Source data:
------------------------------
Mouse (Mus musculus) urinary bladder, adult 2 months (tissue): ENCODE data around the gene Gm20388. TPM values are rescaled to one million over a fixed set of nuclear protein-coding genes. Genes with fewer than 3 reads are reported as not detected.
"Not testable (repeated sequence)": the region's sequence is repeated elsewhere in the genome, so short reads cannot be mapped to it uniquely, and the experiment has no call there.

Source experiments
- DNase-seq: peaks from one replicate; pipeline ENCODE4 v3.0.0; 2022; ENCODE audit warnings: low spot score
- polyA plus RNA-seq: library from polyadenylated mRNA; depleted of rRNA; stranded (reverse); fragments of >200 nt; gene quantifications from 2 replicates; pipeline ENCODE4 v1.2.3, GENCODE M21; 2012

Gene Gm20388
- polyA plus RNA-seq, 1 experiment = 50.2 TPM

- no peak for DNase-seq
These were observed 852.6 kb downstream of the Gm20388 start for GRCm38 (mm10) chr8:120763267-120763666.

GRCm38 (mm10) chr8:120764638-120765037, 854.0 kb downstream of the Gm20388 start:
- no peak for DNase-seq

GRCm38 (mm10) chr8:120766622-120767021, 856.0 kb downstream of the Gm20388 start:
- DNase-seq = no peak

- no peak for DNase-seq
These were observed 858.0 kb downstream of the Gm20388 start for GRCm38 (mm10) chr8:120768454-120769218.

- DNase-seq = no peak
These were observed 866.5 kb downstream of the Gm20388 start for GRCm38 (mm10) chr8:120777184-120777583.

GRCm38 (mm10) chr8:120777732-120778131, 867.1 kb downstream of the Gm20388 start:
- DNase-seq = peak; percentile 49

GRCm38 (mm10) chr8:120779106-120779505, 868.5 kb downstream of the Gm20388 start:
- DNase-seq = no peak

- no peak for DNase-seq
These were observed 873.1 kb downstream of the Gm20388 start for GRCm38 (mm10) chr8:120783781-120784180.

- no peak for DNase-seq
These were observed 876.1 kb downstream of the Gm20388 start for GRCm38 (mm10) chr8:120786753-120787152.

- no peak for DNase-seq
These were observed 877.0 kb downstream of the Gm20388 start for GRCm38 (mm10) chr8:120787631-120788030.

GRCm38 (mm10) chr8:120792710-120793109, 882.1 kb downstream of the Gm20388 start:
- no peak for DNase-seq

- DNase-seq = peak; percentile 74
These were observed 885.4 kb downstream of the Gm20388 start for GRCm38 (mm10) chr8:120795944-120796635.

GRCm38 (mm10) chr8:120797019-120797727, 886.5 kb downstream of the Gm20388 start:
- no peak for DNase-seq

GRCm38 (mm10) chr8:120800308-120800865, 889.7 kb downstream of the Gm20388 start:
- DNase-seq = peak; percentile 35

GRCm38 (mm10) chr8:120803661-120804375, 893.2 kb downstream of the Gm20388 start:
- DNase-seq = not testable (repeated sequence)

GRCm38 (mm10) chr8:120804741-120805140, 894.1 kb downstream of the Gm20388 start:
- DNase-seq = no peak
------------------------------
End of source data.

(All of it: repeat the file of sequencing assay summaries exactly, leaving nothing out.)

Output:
Mouse (Mus musculus) urinary bladder, adult 2 months (tissue): ENCODE data around the gene Gm20388. TPM values are rescaled to one million over a fixed set of nuclear protein-coding genes. Genes with fewer than 3 reads are reported as not detected.
"Not testable (repeated sequence)": the region's sequence is repeated elsewhere in the genome, so short reads cannot be mapped to it uniquely, and the experiment has no call there.

Source experiments
- DNase-seq: peaks from one replicate; pipeline ENCODE4 v3.0.0; 2022; ENCODE audit warnings: low spot score
- polyA plus RNA-seq: library from polyadenylated mRNA; depleted of rRNA; stranded (reverse); fragments of >200 nt; gene quantifications from 2 replicates; pipeline ENCODE4 v1.2.3, GENCODE M21; 2012

Gene Gm20388
- polyA plus RNA-seq, 1 experiment = 50.2 TPM

- no peak for DNase-seq
These were observed 852.6 kb downstream of the Gm20388 start for GRCm38 (mm10) chr8:120763267-120763666.

GRCm38 (mm10) chr8:120764638-120765037, 854.0 kb downstream of the Gm20388 start:
- no peak for DNase-seq

GRCm38 (mm10) chr8:120766622-120767021, 856.0 kb downstream of the Gm20388 start:
- DNase-seq = no peak

- no peak for DNase-seq
These were observed 858.0 kb downstream of the Gm20388 start for GRCm38 (mm10) chr8:120768454-120769218.

- DNase-seq = no peak
These were observed 866.5 kb downstream of the Gm20388 start for GRCm38 (mm10) chr8:120777184-120777583.

GRCm38 (mm10) chr8:120777732-120778131, 867.1 kb downstream of the Gm20388 start:
- DNase-seq = peak; percentile 49

GRCm38 (mm10) chr8:120779106-120779505, 868.5 kb downstream of the Gm20388 start:
- DNase-seq = no peak

- no peak for DNase-seq
These were observed 873.1 kb downstream of the Gm20388 start for GRCm38 (mm10) chr8:120783781-120784180.

- no peak for DNase-seq
These were observed 876.1 kb downstream of the Gm20388 start for GRCm38 (mm10) chr8:120786753-120787152.

- no peak for DNase-seq
These were observed 877.0 kb downstream of the Gm20388 start for GRCm38 (mm10) chr8:120787631-120788030.

GRCm38 (mm10) chr8:120792710-120793109, 882.1 kb downstream of the Gm20388 start:
- no peak for DNase-seq

- DNase-seq = peak; percentile 74
These were observed 885.4 kb downstream of the Gm20388 start for GRCm38 (mm10) chr8:120795944-120796635.

GRCm38 (mm10) chr8:120797019-120797727, 886.5 kb downstream of the Gm20388 start:
- no peak for DNase-seq

GRCm38 (mm10) chr8:120800308-120800865, 889.7 kb downstream of the Gm20388 start:
- DNase-seq = peak; percentile 35

GRCm38 (mm10) chr8:120803661-120804375, 893.2 kb downstream of the Gm20388 start:
- DNase-seq = not testable (repeated sequence)

GRCm38 (mm10) chr8:120804741-120805140, 894.1 kb downstream of the Gm20388 start:
- DNase-seq = no peak